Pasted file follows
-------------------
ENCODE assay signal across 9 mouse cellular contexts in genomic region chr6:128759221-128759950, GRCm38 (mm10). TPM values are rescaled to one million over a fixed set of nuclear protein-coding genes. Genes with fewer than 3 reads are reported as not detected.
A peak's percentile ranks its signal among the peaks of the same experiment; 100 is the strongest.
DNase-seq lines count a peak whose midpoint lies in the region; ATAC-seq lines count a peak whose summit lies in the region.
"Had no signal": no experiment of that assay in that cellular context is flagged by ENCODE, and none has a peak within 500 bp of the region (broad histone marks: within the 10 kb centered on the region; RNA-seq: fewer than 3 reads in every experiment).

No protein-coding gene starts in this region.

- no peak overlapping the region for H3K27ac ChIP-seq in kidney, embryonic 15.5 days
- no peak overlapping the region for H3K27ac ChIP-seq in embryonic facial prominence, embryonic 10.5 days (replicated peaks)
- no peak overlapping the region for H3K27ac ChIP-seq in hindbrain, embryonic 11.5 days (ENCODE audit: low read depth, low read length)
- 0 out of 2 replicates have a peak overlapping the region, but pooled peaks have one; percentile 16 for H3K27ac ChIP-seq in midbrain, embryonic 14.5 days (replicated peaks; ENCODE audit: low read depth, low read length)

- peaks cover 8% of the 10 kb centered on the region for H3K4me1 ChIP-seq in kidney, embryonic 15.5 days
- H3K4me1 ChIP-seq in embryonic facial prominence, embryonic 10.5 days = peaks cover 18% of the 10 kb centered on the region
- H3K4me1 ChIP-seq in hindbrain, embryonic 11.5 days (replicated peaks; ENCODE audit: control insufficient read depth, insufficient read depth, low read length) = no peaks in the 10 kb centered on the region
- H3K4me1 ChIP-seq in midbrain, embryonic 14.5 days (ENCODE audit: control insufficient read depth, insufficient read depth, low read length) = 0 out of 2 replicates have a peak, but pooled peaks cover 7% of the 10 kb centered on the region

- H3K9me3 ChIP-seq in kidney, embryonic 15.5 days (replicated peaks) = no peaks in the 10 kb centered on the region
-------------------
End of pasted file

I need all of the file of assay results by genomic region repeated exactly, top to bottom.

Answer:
ENCODE assay signal across 9 mouse cellular contexts in genomic region chr6:128759221-128759950, GRCm38 (mm10). TPM values are rescaled to one million over a fixed set of nuclear protein-coding genes. Genes with fewer than 3 reads are reported as not detected.
A peak's percentile ranks its signal among the peaks of the same experiment; 100 is the strongest.
DNase-seq lines count a peak whose midpoint lies in the region; ATAC-seq lines count a peak whose summit lies in the region.
"Had no signal": no experiment of that assay in that cellular context is flagged by ENCODE, and none has a peak within 500 bp of the region (broad histone marks: within the 10 kb centered on the region; RNA-seq: fewer than 3 reads in every experiment).

No protein-coding gene starts in this region.

- no peak overlapping the region for H3K27ac ChIP-seq in kidney, embryonic 15.5 days
- no peak overlapping the region for H3K27ac ChIP-seq in embryonic facial prominence, embryonic 10.5 days (replicated peaks)
- no peak overlapping the region for H3K27ac ChIP-seq in hindbrain, embryonic 11.5 days (ENCODE audit: low read depth, low read length)
- 0 out of 2 replicates have a peak overlapping the region, but pooled peaks have one; percentile 16 for H3K27ac ChIP-seq in midbrain, embryonic 14.5 days (replicated peaks; ENCODE audit: low read depth, low read length)

- peaks cover 8% of the 10 kb centered on the region for H3K4me1 ChIP-seq in kidney, embryonic 15.5 days
- H3K4me1 ChIP-seq in embryonic facial prominence, embryonic 10.5 days = peaks cover 18% of the 10 kb centered on the region
- H3K4me1 ChIP-seq in hindbrain, embryonic 11.5 days (replicated peaks; ENCODE audit: control insufficient read depth, insufficient read depth, low read length) = no peaks in the 10 kb centered on the region
- H3K4me1 ChIP-seq in midbrain, embryonic 14.5 days (ENCODE audit: control insufficient read depth, insufficient read depth, low read length) = 0 out of 2 replicates have a peak, but pooled peaks cover 7% of the 10 kb centered on the region

- H3K9me3 ChIP-seq in kidney, embryonic 15.5 days (replicated peaks) = no peaks in the 10 kb centered on the region